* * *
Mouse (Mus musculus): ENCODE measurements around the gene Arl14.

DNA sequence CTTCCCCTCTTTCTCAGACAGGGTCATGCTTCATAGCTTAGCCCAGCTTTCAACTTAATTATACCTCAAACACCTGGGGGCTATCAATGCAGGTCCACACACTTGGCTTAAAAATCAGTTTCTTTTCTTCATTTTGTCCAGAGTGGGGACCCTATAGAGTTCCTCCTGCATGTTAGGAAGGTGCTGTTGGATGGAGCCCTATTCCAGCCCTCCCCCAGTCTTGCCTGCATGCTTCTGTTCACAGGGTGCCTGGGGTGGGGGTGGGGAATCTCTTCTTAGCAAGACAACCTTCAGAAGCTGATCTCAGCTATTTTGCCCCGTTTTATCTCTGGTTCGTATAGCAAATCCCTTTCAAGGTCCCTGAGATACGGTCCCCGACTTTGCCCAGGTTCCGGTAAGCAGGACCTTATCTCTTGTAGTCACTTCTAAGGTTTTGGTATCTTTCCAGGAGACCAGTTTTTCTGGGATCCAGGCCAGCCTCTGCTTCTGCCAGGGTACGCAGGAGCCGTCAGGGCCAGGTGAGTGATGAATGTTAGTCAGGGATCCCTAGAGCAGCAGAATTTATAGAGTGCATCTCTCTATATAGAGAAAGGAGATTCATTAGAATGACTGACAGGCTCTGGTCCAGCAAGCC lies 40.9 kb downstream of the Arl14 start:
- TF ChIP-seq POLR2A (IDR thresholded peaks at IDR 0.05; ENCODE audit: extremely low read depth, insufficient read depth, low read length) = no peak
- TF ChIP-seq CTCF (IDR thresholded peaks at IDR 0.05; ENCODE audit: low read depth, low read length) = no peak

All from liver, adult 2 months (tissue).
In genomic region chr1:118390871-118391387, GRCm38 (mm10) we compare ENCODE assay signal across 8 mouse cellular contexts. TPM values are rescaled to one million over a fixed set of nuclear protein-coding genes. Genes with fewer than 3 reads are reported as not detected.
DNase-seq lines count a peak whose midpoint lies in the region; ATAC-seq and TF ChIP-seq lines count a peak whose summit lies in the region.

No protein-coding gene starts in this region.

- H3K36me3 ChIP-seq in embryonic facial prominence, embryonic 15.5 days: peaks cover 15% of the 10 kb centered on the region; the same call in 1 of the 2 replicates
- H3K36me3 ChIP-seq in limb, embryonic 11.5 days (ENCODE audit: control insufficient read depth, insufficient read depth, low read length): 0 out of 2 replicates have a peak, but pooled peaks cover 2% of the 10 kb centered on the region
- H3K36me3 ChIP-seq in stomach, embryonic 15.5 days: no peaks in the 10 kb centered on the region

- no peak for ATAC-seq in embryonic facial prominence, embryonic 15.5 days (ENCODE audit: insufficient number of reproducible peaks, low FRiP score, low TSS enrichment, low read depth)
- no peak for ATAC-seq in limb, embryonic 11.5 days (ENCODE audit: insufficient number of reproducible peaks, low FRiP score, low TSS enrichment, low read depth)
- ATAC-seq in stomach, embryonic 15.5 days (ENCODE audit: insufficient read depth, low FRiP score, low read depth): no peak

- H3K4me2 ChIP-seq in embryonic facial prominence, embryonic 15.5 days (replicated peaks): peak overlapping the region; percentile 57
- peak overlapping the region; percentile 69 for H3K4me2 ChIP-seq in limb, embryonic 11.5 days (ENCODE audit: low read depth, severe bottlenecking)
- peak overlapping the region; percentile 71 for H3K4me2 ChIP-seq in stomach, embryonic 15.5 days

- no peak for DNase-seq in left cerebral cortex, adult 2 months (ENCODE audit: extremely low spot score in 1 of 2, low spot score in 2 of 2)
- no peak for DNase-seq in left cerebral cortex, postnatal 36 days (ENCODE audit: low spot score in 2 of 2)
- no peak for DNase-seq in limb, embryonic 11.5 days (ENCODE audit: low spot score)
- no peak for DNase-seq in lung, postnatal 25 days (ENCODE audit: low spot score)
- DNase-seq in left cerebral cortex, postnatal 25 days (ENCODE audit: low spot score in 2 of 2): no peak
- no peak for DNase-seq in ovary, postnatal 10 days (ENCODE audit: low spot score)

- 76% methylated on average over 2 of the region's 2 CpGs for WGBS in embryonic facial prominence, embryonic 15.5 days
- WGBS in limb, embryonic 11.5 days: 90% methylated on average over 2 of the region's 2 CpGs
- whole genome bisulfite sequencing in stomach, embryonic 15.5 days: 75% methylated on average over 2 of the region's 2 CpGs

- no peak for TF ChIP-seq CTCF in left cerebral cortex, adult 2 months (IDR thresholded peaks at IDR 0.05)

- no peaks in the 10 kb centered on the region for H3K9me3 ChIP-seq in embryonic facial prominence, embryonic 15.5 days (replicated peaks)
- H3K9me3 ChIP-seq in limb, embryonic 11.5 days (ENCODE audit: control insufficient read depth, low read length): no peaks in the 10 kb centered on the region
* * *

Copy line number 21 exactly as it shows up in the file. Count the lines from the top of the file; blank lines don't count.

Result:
- no peak for DNase-seq in lung, postnatal 25 days (ENCODE audit: low spot score)